Molecular Biology and Genetics
Statistics of barcoding coverage
|Specimen Records:||72||Public Records:||10|
|Specimens with Sequences:||13||Public Species:||3|
|Specimens with Barcodes:||9||Public BINs:||2|
|Species With Barcodes:||4|
The family is known by several common names, including jingle shells, saddle oysters and mermaid's toenails.
Description[edit source | edit]
Anomiids have extremely thin, translucent, paper-like shells. There is often a hole in the lower shell, caused by growth of the shell around the byssus. The shell follows the shape of the object it lies on - usually a rock or a large shell of another creature.
Uses[edit source | edit]
The flesh of members of this family is distastefully bitter and is not eaten. However, industrial uses of the shell include manufacture into, or as part of, glue, chalk, paint, shellac and solder. Capiz shells, the shells of Placuna placenta, the windowpane oyster, are made into decorative objects such as lampshades, in Asia.
Genera and species[edit source | edit]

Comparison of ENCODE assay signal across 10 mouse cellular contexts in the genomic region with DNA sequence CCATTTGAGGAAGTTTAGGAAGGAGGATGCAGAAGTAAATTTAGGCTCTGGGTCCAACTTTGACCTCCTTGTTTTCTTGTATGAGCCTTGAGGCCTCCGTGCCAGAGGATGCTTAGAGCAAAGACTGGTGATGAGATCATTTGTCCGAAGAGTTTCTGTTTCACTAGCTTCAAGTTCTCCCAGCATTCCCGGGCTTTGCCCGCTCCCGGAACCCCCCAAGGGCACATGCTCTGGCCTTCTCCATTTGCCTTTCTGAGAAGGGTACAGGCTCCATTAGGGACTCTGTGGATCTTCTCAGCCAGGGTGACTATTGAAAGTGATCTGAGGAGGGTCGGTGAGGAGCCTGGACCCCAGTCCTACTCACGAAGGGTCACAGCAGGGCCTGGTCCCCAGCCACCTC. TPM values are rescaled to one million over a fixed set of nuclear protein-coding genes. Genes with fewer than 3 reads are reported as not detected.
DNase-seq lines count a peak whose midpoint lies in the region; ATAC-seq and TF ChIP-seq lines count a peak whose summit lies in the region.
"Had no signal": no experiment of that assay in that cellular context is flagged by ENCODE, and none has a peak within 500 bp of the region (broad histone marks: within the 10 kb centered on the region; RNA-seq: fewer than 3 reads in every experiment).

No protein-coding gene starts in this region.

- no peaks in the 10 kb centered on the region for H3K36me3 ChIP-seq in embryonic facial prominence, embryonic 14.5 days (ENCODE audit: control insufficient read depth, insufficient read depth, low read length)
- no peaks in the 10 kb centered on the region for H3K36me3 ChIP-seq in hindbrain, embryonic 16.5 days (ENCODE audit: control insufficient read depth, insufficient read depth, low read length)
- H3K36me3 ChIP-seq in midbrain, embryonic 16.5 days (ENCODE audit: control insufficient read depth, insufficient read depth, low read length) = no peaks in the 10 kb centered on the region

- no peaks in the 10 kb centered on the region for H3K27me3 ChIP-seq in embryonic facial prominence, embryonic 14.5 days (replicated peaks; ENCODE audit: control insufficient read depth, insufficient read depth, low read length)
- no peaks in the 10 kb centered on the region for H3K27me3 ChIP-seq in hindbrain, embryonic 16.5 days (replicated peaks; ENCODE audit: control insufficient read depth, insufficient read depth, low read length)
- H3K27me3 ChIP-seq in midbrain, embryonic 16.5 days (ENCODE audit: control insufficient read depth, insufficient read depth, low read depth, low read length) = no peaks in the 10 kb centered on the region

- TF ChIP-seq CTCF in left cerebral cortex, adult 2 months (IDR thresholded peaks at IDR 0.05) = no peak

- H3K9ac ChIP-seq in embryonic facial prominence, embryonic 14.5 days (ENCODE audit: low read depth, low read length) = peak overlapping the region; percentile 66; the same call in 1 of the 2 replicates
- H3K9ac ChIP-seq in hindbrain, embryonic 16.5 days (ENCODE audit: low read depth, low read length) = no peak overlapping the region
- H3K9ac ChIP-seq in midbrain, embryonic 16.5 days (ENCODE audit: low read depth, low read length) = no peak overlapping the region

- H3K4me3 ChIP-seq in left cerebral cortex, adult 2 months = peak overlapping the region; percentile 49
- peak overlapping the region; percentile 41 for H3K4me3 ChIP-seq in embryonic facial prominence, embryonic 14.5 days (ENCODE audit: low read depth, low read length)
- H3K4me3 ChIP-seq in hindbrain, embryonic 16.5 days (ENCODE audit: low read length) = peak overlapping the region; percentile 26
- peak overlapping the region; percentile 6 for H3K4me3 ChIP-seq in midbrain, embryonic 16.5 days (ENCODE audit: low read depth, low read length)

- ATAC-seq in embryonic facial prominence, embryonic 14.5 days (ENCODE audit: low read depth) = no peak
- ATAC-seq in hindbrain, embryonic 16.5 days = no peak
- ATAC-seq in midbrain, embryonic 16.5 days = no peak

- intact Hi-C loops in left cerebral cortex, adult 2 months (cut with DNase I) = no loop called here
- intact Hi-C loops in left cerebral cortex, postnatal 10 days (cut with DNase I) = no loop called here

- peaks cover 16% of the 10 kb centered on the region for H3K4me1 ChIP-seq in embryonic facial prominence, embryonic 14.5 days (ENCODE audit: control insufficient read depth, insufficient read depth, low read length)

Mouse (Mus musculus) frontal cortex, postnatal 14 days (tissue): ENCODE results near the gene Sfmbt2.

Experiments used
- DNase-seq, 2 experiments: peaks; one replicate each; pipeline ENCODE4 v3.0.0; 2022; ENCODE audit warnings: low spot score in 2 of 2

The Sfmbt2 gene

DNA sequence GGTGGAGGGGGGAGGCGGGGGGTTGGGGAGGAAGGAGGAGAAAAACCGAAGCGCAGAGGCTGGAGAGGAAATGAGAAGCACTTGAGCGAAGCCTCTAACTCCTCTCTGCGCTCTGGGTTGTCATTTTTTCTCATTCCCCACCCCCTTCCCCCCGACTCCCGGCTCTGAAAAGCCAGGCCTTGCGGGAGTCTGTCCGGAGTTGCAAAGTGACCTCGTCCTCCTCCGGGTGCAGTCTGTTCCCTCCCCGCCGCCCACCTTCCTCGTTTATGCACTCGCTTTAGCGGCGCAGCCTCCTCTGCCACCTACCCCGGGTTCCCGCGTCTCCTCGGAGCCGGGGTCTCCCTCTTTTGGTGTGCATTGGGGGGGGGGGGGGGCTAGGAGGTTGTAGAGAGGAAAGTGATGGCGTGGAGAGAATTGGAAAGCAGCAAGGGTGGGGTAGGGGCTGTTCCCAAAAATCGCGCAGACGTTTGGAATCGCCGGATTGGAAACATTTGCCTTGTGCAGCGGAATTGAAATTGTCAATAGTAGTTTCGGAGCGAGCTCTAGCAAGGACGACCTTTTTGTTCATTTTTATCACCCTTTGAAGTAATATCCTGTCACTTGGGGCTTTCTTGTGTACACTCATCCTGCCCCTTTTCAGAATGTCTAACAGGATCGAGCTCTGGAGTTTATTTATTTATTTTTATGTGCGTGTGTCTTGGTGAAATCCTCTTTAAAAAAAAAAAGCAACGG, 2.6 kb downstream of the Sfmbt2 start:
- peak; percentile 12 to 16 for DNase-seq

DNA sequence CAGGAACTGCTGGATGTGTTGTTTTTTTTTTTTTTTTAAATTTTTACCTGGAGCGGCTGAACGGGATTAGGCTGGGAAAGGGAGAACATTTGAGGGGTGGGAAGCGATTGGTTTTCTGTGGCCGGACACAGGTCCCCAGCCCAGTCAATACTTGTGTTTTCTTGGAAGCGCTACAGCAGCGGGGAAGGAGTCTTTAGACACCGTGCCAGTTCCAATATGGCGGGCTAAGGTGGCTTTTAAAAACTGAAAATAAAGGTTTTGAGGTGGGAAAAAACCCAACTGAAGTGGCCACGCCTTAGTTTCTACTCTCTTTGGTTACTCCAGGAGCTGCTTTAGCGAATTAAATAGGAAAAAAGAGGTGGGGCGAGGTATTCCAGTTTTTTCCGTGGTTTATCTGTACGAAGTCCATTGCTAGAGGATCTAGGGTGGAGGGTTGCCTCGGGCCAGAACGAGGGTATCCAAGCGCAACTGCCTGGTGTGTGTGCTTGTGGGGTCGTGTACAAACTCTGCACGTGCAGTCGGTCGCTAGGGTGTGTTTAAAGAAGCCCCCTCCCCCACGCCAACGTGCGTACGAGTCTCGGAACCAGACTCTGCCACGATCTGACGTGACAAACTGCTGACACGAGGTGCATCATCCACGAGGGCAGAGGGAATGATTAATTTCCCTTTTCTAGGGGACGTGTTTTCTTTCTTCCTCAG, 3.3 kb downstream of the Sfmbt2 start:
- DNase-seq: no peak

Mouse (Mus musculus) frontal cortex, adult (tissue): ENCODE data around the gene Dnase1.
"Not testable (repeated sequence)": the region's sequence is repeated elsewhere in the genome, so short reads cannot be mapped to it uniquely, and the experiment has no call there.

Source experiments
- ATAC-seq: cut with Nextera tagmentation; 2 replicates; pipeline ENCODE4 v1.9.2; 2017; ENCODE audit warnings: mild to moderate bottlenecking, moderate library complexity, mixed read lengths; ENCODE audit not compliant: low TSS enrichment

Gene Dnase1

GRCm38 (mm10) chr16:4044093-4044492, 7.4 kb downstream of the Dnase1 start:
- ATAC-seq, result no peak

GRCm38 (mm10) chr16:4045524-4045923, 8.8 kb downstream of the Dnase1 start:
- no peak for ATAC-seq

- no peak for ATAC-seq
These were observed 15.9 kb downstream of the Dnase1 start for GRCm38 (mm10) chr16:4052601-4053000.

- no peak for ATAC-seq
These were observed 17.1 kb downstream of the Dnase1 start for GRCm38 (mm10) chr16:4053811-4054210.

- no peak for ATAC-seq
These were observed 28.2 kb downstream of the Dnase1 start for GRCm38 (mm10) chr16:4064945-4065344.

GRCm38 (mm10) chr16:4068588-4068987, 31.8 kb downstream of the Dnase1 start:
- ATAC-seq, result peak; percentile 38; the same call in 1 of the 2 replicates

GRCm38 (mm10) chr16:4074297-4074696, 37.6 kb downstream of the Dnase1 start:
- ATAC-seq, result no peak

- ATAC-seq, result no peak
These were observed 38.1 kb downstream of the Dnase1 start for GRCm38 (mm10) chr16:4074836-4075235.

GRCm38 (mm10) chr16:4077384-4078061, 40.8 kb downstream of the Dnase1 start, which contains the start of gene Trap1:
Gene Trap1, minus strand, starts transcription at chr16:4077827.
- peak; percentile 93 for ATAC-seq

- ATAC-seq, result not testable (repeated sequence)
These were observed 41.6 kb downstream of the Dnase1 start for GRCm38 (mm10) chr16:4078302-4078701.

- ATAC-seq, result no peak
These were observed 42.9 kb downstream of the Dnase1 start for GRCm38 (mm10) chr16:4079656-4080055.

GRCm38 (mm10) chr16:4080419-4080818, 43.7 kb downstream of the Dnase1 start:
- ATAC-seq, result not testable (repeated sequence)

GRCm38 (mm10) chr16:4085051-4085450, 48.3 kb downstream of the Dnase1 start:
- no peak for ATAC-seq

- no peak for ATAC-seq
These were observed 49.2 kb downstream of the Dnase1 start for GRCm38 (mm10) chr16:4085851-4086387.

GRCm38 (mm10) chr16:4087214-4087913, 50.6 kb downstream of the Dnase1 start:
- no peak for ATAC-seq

The following genera and species are recognised by the World Register of Marine Species: 
- Anomia achaeus Gray, 1850
- Anomia chinensis Philippi, 1849 - Chinese jingle shell
- Anomia cytaeum Gray, 1850
- Anomia ephippium Linnaeus, 1758 - European jingle shell
- Anomia macostata Huber, 2010
- Anomia peruviana d'Orbigny, 1846 - Peruvian jingle shell
- Anomia simplex d'Orbigny, 1842 - Common jingle shell
- Anomia trigonopsis Hutton, 1877 - New Zealand jingle shell
- Enigmonia aenigmatica (Holten, 1803) - Mangrove jingle shell
References[edit source | edit]
|Wikispecies has information related to: Anomiidae|
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